• A: Some fun free problem solving games for groups are kinesthetic puzzles like the human knot game, which you can read more about in this article. You can also use all sorts of random items like whiteboards, straws, building blocks, sticky notes, blindfolds, rubber bands, and legos to invent a game that will get the whole team involved.

Q: How do I choose the most effective problem solving exercise for my team?

  • A: The most effective problem solving exercise for your team is one that will challenge them to be their best selves and expand their creative thinking.

Q: How do I know if my group problem solving activity was successful?

  • A: In the short-term, you’ll know if your group problem solving activity was successful because your team will bond over it; however, that should also translate to more productivity in the mid to long-term.

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Outback Team Building & Training

17 Unbeatable Team Building Problem Solving Activities

17 Unbeatable Team Building Problem Solving Activities featured image

Problem-solving is a critical skill for professionals and with team building problem-solving activities, you can sharpen your skills while having fun at the same time.  

Updated on August 31, 2021

In the professional world, one thing is for sure: problem-solving is a vital skill if you want to survive and thrive. It’s a universal job skill that organizations seek in new potential employees and that managers look for when considering candidates for promotions.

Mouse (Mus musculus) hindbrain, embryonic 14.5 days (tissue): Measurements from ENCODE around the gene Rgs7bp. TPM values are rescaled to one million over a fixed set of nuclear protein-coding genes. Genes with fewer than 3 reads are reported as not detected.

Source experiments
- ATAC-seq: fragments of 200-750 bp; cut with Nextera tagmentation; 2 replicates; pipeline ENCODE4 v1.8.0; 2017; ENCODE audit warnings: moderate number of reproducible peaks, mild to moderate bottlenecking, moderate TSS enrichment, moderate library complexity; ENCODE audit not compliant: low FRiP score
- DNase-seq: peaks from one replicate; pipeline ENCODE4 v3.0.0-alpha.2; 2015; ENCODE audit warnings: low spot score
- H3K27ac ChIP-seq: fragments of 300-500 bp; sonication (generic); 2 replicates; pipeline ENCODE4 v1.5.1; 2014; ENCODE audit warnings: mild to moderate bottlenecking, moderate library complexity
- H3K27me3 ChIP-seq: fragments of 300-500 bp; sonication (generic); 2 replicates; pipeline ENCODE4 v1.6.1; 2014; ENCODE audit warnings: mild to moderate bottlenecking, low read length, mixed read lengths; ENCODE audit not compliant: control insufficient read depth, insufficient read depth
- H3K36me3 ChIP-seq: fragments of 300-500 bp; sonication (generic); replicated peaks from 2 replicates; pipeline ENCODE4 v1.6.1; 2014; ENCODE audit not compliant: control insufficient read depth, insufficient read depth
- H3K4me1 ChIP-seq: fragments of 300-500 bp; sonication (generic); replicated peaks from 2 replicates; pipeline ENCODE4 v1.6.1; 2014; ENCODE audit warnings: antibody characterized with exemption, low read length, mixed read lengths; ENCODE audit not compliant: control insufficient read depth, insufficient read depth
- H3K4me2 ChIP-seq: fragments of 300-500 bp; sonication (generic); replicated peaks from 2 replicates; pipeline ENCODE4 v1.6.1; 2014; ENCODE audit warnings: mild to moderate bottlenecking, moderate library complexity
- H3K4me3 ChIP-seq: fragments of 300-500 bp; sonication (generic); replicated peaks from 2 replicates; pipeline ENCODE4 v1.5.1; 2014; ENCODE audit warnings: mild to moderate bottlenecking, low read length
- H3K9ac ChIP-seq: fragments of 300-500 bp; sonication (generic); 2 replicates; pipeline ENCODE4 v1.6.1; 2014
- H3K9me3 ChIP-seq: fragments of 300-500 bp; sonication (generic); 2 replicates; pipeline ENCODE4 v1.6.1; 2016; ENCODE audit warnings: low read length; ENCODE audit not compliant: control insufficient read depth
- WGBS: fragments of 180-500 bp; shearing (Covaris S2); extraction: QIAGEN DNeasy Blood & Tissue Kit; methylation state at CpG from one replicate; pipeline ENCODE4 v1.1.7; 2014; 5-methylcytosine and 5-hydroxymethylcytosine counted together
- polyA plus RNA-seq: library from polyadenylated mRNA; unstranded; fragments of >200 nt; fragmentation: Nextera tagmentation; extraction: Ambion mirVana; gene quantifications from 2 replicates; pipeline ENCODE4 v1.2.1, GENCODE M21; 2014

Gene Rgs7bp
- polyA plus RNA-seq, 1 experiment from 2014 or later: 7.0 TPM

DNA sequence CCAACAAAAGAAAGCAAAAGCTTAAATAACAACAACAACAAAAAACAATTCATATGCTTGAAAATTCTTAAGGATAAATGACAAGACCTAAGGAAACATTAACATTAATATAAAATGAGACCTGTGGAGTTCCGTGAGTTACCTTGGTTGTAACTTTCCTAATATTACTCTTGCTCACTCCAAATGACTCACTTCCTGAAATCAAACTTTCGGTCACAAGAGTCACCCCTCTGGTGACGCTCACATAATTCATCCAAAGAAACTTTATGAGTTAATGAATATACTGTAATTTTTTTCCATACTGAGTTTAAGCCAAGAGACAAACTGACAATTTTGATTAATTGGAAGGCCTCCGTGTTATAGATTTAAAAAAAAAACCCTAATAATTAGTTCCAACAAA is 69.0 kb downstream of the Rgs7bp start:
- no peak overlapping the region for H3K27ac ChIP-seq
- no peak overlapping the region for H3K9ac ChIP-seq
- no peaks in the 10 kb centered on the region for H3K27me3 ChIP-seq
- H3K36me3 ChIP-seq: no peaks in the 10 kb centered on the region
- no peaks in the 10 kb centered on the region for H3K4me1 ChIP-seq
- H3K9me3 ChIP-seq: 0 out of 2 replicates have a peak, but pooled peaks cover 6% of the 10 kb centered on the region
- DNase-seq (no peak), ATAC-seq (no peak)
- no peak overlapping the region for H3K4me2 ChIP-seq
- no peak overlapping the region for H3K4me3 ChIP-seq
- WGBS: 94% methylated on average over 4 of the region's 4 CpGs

But there’s a problem.  According to Payscale , 60% of managers feel that new grads entering the workforce lack problem-solving abilities – making it the most commonly lacked soft skill.  

Problem-solving skill needs to be practiced and perfected on an ongoing basis in order to be applied effectively when the time comes. And while there are tons of traditional approaches to becoming a better problem-solver, there’s another (much more interesting) option: team building problem solving activities. 

The good news? This means learning and having fun don’t have to be mutually exclusive. And you can create a stronger team at the same time. 

11 In-Person Team Building Problem Solving Activities for Your Work Group  

1. cardboard boat building challenge, 2. egg drop , 3. clue murder mystery, 4. marshmallow spaghetti tower  , 5. corporate escape room, 6. wild goose chase, 7. lost at sea  , 8. domino effect challenge, 9. reverse pyramid  , 10. ci: the crime investigators, 11. team pursuit, 5 virtual team building problem solving activities for your work group  , 1. virtual escape room: mummy’s curse, 2. virtual clue murder mystery, 3. virtual escape room: jewel heist, 4. virtual code break  , 5. virtual trivia time machine.

  • 6. Virtual Jeoparty Social

There are a ton of incredible team building problem solving activities available. We’ve hand-picked 11 of our favorites that we think your corporate group will love too. 

a cardboard boat building challenge for problem solving team building

Split into teams and create a cardboard boat made out of just the materials provided: cardboard and tape. Team members will have to work together to engineer a functional boat that will float and sail across water without sinking. Once teams have finished making their boats, they will create a presentation to explain why their boat is the best, before putting their boats to the test. The final challenge will have teams racing their boats to test their durability! Nothing says problem-solving like having to make sure you don’t sink into the water!

egg drop is a great team building problem solving activity